Microsoft Issues Lawsuit Challenge to Google: Settle
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Barely two hours ago I gave you the news that a Washington judge had ruled that Dr. Kai-Fu Lee was allowed to work at Google, who had poached him from Microsoft, during the pendency of a lawsuit filed by Microsoft against both Google and Dr. Kai-Fu Lee. At that time Microsoft issued a press statement declaring a victory in the preliminary ruling, despite the fact that the Judge had ruled that Kai-Fu could work at Google, and had expressly stated that “Microsoft has not sufficiently shown that it has a clear legal or equitable right to enjoin Dr. Lee, pending trial, from establishing and staffing a Google development facility in China.”

With the ink on that press statement barely dry, Microsoft has now revised that press statement, to include and issue the following challenge to Google, the new subtitle of which is “Microsoft offers to make today’s injunction permanent.”


Here is the new added text of the statement, which amounts to a call-out to Google:

Microsoft General Counsel Brad Smith added, “We can settle this lawsuit tomorrow if Google will agree to take today’s preliminary injunction, keep every word without a single change, and enter it as a permanent injunction that will last until July 18, 2006. We can avoid a trial, forgo paying outside lawyers, and get back to competing in the marketplace. We are very pleased with today’s order, and we’re prepared to back up our words with concrete deeds if Google will do the same.”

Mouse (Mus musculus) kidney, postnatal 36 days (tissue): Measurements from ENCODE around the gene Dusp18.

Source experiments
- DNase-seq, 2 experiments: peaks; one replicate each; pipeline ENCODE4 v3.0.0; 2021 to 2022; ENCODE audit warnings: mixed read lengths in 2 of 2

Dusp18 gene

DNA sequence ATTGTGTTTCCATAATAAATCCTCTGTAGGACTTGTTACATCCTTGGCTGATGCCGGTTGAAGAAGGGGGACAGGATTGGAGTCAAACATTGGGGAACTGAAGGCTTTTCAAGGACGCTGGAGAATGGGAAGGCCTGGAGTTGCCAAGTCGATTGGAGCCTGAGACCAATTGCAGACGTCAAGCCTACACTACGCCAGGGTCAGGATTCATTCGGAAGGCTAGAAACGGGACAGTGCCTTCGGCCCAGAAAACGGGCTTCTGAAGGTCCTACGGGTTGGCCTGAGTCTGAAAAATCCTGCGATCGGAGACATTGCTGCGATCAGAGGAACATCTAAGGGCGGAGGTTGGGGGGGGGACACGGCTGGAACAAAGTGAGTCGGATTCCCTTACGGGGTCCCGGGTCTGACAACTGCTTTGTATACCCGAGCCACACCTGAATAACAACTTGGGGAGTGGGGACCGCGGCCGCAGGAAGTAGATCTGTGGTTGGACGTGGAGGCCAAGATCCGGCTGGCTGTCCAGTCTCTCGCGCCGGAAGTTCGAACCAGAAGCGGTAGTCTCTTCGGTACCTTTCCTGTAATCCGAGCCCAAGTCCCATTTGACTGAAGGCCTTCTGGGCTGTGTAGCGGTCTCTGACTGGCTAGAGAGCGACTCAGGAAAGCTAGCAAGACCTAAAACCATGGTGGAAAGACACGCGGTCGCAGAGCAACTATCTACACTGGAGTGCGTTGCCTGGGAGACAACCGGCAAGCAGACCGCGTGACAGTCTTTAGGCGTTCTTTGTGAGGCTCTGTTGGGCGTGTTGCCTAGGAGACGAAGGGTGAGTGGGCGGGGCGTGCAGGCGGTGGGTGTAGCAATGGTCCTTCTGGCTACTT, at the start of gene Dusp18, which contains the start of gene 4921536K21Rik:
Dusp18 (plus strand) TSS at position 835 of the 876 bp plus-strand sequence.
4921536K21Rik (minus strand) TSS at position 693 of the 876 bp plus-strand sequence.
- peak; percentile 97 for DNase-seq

Now, of course, even if Google agrees, millions can be spent in court arguing over whether “every word without a single change” of that order means X, Y, or Z, particularly if Microsoft believes they mean “X” and Google believes that they mean “Y”.

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On the other hand, if they go to trial, the odds of the trial being over in ten months (i.e. July 18, 2006), not to mention appeals, is pretty slim, and the amount of dollars churned will be astronomical.

If I were Google, I’d save the money and run. After all, they have to abide by the preliminary injunction until the trial is over anyways.

No Paywall Here!
The Internet Patrol is and always has been free. We don't hide our articles behind a paywall, or restrict the number of articles you can read in a month if you don't give us money. That said, it does cost us money to run the site, so if something you read here was helpful or useful, won't you consider donating something to help keep the Internet Patrol free?
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